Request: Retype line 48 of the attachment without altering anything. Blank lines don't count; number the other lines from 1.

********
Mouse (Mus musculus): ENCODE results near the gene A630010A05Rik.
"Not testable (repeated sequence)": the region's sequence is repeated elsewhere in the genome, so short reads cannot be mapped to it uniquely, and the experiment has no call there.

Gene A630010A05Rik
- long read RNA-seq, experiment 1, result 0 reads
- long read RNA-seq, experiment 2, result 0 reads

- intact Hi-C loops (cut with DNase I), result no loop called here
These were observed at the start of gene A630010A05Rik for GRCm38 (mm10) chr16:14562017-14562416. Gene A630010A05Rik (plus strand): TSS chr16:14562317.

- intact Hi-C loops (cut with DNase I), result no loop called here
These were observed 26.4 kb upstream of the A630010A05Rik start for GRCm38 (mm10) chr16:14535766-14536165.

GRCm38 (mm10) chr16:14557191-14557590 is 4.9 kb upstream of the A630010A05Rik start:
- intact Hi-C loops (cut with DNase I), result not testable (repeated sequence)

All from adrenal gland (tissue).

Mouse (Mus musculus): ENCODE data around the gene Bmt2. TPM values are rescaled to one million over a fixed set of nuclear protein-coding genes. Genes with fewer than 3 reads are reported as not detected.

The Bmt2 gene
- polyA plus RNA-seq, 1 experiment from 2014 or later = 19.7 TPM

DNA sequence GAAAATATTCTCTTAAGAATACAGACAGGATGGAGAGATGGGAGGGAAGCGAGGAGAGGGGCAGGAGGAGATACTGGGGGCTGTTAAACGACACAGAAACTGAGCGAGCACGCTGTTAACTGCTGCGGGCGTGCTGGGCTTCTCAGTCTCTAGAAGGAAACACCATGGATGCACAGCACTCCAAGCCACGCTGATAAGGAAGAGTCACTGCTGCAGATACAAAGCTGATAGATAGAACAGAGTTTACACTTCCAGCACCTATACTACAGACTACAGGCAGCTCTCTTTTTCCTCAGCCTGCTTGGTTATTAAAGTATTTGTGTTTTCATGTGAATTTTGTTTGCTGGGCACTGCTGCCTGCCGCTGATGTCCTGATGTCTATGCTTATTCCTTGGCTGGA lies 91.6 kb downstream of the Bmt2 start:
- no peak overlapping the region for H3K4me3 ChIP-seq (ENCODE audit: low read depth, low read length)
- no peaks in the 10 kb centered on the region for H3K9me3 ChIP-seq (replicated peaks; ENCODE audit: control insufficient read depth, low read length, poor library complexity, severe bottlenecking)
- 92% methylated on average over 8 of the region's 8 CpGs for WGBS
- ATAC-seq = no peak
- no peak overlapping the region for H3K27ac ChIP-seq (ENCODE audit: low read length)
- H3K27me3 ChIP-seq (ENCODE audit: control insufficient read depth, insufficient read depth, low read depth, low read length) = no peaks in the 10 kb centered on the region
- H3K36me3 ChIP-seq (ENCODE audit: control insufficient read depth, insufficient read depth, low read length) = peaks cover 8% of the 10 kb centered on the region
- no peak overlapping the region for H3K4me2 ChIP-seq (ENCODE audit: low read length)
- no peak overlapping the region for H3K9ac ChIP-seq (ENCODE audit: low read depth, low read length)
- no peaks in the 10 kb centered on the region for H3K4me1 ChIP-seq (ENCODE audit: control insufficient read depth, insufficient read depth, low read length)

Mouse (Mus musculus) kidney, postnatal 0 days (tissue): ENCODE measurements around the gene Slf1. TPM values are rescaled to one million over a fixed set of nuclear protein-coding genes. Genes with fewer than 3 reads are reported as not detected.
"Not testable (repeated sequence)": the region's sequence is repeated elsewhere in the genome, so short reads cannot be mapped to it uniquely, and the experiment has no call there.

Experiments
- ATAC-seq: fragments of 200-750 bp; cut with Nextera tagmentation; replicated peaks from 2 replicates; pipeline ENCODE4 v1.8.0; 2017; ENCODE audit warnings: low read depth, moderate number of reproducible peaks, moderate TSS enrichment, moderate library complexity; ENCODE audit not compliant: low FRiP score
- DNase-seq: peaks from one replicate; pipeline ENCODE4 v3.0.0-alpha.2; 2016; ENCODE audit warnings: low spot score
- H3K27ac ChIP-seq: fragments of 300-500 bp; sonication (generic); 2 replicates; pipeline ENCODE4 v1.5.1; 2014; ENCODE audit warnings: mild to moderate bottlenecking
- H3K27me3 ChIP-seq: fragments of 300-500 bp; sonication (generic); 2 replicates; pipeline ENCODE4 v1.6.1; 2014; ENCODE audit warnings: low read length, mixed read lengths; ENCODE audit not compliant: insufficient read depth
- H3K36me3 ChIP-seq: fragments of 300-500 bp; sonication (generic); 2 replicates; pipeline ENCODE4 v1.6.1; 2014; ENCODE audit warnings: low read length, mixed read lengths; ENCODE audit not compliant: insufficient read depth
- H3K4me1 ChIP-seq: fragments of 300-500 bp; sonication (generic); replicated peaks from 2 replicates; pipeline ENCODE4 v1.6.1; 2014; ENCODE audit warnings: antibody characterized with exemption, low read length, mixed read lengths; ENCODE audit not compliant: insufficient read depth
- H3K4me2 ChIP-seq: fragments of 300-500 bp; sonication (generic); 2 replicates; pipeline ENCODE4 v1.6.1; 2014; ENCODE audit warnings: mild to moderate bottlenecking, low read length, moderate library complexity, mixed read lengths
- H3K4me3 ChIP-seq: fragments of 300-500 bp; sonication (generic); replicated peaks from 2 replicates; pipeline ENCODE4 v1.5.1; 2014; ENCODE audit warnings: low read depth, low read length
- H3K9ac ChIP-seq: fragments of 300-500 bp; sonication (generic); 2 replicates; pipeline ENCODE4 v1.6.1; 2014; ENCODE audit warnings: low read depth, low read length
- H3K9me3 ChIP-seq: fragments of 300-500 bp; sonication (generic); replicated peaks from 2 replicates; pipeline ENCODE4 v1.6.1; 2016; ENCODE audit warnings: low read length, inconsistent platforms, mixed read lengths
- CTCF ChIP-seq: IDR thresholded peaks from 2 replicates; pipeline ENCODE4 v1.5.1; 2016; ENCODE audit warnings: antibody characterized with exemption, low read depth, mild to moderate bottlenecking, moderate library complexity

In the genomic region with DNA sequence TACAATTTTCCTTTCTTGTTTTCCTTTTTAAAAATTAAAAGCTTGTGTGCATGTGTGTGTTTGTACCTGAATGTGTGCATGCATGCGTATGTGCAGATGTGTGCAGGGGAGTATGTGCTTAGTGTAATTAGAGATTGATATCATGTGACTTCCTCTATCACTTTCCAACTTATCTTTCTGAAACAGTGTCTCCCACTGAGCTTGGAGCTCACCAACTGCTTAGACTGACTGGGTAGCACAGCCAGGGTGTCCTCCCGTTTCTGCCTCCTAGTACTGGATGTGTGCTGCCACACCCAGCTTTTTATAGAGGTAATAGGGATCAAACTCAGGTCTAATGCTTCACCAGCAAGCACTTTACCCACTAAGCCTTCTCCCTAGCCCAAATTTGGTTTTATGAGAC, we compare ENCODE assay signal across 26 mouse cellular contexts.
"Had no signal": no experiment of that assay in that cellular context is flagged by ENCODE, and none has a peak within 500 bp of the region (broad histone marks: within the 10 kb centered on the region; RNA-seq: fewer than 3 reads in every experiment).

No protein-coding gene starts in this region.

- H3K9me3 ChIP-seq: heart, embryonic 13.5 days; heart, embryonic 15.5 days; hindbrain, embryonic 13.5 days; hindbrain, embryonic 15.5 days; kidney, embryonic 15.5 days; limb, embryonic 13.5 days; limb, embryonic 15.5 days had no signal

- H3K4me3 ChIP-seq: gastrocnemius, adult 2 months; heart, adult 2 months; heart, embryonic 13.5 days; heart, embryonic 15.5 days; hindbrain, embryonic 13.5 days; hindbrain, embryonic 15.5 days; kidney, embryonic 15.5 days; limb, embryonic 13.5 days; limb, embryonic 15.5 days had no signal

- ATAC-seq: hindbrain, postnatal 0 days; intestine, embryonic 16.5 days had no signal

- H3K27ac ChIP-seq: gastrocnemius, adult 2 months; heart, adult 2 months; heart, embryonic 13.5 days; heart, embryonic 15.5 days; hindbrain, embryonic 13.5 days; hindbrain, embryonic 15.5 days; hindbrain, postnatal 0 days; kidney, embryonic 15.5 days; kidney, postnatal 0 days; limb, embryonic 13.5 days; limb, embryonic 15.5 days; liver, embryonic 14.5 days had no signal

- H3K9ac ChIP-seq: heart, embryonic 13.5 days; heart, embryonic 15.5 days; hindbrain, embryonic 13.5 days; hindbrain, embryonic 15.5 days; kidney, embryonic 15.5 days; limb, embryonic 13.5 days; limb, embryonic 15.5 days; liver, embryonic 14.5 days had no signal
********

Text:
- H3K9ac ChIP-seq: heart, embryonic 13.5 days; heart, embryonic 15.5 days; hindbrain, embryonic 13.5 days; hindbrain, embryonic 15.5 days; kidney, embryonic 15.5 days; limb, embryonic 13.5 days; limb, embryonic 15.5 days; liver, embryonic 14.5 days had no signal